If you think that this proposed *ruling* is set in stone - you are nothing short of delusional. The USGA is doing nothing but making themselves irrelevant - you can not rule anyone when they are not going to listen to you.

Share this post


Link to post
Share on other sites
Awards, Achievements, and Accolades

I don't think it's set in stone - we'll see what happens.  But the odds that a ban will go into effect increased greatly when USGA's decision was announced.  It'll be interesting to see what happens.

So no, I won't be buying that shiny new long putter to add to my collection just yet - even though I know full well that long putters will not be banned.  I don't want to own one if anchoring the blasted thing becomes illegal.

Share this post


Link to post
Share on other sites

Originally Posted by meenman

You cant prove that I initiate anything! Actually it is usually because some moron comes up to me telling me that my putter is illegal.

LOL

Now we're getting somewhere.   That would royally p*** me off as well.

(are you sure these people don't know your views on the subject and aren't just pulling you chain??? )

Share this post


Link to post
Share on other sites

Originally Posted by Chas

I don't think it's set in stone - we'll see what happens.  But the odds that a ban will go into effect increased greatly when USGA's decision was announced.  It'll be interesting to see what happens.

So no, I won't be buying that shiny new long putter to add to my collection just yet - even though I know full well that long putters will not be banned.  I don't want to own one if the blasted thing becomes illegal.

Of course it increased - before it was 0% so it could only go up. I'd put it at a 40% chance right now (but that is far down from the 80% chance I saw a couple of months ago)

Remember, the putter is not going to be illegal (possibly the stroke.)

Actually now is the best time to buy one. I'm contemplating buying all the undervalued ones on ebay so I can profit greatly when the (proposed) ban finally dies.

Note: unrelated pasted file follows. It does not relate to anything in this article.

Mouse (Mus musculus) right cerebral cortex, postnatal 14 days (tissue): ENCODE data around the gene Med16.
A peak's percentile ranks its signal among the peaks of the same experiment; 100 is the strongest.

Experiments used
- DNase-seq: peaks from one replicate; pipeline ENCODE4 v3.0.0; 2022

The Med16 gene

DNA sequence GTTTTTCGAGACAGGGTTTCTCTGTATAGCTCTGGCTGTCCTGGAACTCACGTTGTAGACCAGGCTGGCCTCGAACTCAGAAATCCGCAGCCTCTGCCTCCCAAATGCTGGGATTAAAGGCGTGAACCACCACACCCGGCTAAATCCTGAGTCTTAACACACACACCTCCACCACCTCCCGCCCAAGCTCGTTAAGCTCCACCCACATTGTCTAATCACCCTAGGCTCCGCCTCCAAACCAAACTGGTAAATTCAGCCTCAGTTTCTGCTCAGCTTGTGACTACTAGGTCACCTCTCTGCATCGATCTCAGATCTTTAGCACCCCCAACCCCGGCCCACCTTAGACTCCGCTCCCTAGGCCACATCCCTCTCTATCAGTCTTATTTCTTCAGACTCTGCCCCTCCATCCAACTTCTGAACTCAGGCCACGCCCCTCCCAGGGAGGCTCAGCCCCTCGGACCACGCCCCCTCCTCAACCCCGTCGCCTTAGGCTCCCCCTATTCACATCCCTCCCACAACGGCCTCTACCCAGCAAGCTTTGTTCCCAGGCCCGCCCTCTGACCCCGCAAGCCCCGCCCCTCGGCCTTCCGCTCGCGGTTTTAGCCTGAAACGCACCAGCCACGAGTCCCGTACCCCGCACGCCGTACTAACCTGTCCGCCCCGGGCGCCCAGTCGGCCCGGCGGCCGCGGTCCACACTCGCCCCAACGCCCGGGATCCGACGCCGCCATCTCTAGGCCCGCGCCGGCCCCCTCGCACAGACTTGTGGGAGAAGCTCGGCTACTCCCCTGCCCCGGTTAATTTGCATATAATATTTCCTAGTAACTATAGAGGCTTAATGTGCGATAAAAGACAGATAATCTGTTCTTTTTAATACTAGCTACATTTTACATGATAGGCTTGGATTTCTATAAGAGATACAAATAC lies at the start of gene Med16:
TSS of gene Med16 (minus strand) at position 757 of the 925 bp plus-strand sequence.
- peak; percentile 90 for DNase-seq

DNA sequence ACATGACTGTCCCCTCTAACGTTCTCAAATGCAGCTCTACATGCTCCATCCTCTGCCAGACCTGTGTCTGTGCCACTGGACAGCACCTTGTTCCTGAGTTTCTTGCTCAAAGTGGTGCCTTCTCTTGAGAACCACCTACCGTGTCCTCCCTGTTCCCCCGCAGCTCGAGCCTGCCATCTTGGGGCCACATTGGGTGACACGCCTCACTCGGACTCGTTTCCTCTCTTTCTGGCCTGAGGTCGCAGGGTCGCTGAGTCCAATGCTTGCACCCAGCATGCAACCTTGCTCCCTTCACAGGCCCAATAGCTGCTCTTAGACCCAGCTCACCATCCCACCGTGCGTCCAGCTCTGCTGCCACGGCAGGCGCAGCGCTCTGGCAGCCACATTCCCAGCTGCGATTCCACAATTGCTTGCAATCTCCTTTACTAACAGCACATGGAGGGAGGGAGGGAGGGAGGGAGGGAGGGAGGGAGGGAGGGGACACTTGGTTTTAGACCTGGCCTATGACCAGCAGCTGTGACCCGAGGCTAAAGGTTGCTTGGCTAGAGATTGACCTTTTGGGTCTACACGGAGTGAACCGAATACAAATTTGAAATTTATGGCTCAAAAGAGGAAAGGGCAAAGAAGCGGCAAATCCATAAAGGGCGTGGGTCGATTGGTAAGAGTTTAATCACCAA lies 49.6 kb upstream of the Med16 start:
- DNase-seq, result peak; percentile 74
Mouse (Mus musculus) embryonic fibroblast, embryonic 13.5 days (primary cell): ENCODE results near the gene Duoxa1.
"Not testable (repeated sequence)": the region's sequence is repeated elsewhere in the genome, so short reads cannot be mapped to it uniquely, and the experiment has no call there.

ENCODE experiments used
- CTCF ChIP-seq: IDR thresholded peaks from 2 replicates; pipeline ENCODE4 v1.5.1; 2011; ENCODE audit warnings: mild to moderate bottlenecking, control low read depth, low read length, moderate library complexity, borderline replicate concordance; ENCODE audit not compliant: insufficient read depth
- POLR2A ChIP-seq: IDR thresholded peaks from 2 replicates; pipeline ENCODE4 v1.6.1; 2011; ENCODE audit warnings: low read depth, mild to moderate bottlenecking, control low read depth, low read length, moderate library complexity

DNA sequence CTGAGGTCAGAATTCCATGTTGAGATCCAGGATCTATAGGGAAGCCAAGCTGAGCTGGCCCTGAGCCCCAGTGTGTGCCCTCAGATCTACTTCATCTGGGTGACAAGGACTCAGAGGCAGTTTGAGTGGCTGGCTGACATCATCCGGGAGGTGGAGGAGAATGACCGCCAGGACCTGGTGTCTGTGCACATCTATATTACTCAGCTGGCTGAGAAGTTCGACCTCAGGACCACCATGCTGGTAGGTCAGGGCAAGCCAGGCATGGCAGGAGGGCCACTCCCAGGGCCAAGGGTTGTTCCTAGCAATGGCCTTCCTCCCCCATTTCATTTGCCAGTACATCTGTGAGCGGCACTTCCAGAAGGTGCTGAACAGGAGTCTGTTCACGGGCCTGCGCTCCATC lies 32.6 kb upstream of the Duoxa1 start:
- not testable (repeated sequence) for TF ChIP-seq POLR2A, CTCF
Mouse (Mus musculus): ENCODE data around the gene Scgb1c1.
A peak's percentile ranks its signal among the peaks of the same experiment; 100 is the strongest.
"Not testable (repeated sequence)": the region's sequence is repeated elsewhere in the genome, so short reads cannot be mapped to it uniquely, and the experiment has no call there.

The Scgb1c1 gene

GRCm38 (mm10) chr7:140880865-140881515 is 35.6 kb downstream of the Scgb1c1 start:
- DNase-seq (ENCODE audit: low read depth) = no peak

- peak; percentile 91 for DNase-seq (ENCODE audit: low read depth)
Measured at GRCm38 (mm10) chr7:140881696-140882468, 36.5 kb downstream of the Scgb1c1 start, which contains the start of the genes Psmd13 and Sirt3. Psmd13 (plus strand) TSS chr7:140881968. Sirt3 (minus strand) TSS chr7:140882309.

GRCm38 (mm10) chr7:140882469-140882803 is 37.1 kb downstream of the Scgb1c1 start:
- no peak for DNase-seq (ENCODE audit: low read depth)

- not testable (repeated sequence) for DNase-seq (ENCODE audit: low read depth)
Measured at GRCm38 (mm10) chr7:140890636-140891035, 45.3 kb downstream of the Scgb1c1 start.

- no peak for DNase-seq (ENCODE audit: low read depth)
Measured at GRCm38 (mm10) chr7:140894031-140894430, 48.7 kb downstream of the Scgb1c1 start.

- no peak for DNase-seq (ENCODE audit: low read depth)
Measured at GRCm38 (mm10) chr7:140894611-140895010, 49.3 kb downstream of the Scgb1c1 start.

Share this post


Link to post
Share on other sites
Awards, Achievements, and Accolades

Originally Posted by Chas

LOL

Now we're getting somewhere.   That would royally p*** me off as well.

(are you sure these people don't know your views on the subject and aren't just pulling you chain???)

They truly do not understand the (proposed) rule change. People read headlines, but are too lazy to read the story.

So I have to explain to them that it is the stroke and not the putter - which probably just confuses them more.

Share this post


Link to post
Share on other sites
Awards, Achievements, and Accolades

Well you have a point there .... it's like an undervalued stock from your point of view.  Others might think that the company is circling the drain of course and that's why shares are down to a dime.

Since I have no real idea of the chances of the anchoring ban actually taking effect I won't be plonking down the cash for a broomstick - not just yet.

See my new sig line old chap .......

Share this post


Link to post
Share on other sites

Originally Posted by meenman

The USGA is doing nothing but making themselves irrelevant